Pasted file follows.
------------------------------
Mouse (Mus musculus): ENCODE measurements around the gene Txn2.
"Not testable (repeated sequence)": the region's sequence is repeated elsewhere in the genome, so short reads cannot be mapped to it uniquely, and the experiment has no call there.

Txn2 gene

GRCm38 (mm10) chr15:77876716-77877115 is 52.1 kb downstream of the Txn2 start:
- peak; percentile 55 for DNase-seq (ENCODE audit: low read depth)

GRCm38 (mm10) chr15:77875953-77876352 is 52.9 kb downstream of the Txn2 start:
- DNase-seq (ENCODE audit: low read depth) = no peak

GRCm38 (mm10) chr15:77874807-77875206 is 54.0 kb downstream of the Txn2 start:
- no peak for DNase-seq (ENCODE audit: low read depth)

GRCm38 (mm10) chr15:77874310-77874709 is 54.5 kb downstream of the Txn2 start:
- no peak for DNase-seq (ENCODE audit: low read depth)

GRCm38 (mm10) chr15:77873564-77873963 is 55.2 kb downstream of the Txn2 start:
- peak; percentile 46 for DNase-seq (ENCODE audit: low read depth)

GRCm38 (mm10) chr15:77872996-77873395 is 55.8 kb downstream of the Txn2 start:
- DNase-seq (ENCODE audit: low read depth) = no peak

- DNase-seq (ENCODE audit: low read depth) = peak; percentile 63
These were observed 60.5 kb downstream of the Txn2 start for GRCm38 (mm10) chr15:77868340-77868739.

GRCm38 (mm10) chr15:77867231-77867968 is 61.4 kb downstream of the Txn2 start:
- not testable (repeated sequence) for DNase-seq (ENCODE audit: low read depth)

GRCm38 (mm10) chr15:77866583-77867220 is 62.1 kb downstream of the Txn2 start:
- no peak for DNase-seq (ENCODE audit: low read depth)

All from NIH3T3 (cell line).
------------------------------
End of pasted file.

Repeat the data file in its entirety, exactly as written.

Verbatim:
Mouse (Mus musculus): ENCODE measurements around the gene Txn2.
"Not testable (repeated sequence)": the region's sequence is repeated elsewhere in the genome, so short reads cannot be mapped to it uniquely, and the experiment has no call there.

Txn2 gene

GRCm38 (mm10) chr15:77876716-77877115 is 52.1 kb downstream of the Txn2 start:
- peak; percentile 55 for DNase-seq (ENCODE audit: low read depth)

GRCm38 (mm10) chr15:77875953-77876352 is 52.9 kb downstream of the Txn2 start:
- DNase-seq (ENCODE audit: low read depth) = no peak

GRCm38 (mm10) chr15:77874807-77875206 is 54.0 kb downstream of the Txn2 start:
- no peak for DNase-seq (ENCODE audit: low read depth)

GRCm38 (mm10) chr15:77874310-77874709 is 54.5 kb downstream of the Txn2 start:
- no peak for DNase-seq (ENCODE audit: low read depth)

GRCm38 (mm10) chr15:77873564-77873963 is 55.2 kb downstream of the Txn2 start:
- peak; percentile 46 for DNase-seq (ENCODE audit: low read depth)

GRCm38 (mm10) chr15:77872996-77873395 is 55.8 kb downstream of the Txn2 start:
- DNase-seq (ENCODE audit: low read depth) = no peak

- DNase-seq (ENCODE audit: low read depth) = peak; percentile 63
These were observed 60.5 kb downstream of the Txn2 start for GRCm38 (mm10) chr15:77868340-77868739.

GRCm38 (mm10) chr15:77867231-77867968 is 61.4 kb downstream of the Txn2 start:
- not testable (repeated sequence) for DNase-seq (ENCODE audit: low read depth)

GRCm38 (mm10) chr15:77866583-77867220 is 62.1 kb downstream of the Txn2 start:
- no peak for DNase-seq (ENCODE audit: low read depth)

All from NIH3T3 (cell line).